Abhimanyu GhoshalManaging Editor
Abhimanyu is TNW's Managing Editor, and is all about personal devices, Asia's tech ecosystem, as well as the intersection of technology and Abhimanyu is TNW's Managing Editor, and is all about personal devices, Asia's tech ecosystem, as well as the intersection of technology and culture. Hit him up on Twitter, or write in: [email protected].
A couple of years ago, Dropbox set out to take on traditional productivity apps with Paper, a tool for collaborating on flexible documents. After more than a year in beta, it’s finally ready for prime-time and is available to everyone with an account.
If you’ve used Google Docs, Microsoft Word or Zoho Writer, you’ll find yourself in familiar territory with Paper. However, Dropbox’s app ditches the traditional toolbar interface for a clean, distraction-free workspace.
You can add text, tables, images and embeddable Web elements (like a Pinterest board or a YouTube video), and collaborate with others you’ve shared your document with. People can highlight and comment on your work in real-time, @mention team members to draw their attention and even add stickers in their conversations. When you’re done, you can hit the ‘Present’ button to show off your work just like would with a slide deck.
What’s clever about Paper with this update is that it has project management functionality baked right into the document creation process. If you’re putting together a concept note for a design project, creating a task list and @mentioning someone there will automatically share the document with them and assign them a due date. Plus, you can share meeting notes by syncing Paper with your Google Calendar.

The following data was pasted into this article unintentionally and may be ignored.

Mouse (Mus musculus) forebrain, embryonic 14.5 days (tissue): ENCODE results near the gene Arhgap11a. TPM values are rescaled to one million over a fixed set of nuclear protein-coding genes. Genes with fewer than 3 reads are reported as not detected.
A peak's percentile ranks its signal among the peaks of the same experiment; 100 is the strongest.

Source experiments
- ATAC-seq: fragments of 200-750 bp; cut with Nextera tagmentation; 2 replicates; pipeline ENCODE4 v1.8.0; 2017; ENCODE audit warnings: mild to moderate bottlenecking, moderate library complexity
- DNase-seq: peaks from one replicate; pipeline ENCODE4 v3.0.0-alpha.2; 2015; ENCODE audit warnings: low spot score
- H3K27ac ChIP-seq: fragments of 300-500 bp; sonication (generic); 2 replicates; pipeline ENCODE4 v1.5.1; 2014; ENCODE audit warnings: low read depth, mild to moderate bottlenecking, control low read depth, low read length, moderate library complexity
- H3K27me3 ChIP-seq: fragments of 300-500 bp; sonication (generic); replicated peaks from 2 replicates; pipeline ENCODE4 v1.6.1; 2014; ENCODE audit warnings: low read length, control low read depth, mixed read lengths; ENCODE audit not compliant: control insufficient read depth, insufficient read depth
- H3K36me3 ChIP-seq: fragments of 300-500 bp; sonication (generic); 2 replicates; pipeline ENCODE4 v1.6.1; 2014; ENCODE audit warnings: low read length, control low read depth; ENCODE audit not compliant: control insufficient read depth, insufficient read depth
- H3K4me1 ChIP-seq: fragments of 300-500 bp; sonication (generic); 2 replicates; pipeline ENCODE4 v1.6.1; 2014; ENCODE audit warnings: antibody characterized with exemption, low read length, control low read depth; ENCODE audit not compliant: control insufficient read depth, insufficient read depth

There’s still more to come, including offline access to documents on Paper’s iOS and Android apps, and a full-fledged project management dashboard (currently in private beta).
So far, Paper seems like it’s nudging users towards a streamlined approach to creating and working together on documents, and eschewing the traditional notion of what a document should look like and how it should work to some extent. The simple interface urges you to forget about fiddling with formatting and just get your ideas onto the page and start building on them quickly, no matter what you’re working on – and that’s refreshing.
The company is attempting to sweeten the deal for Business users with a neat feature called Smart Sync that lets you preview files and folders stashed online on your Windows and Mac desktops without having to download them first.
It’ll be interesting to see if this helps draw more teams to Dropbox’s cloud storage service. You can try Paper right now by visiting this page.
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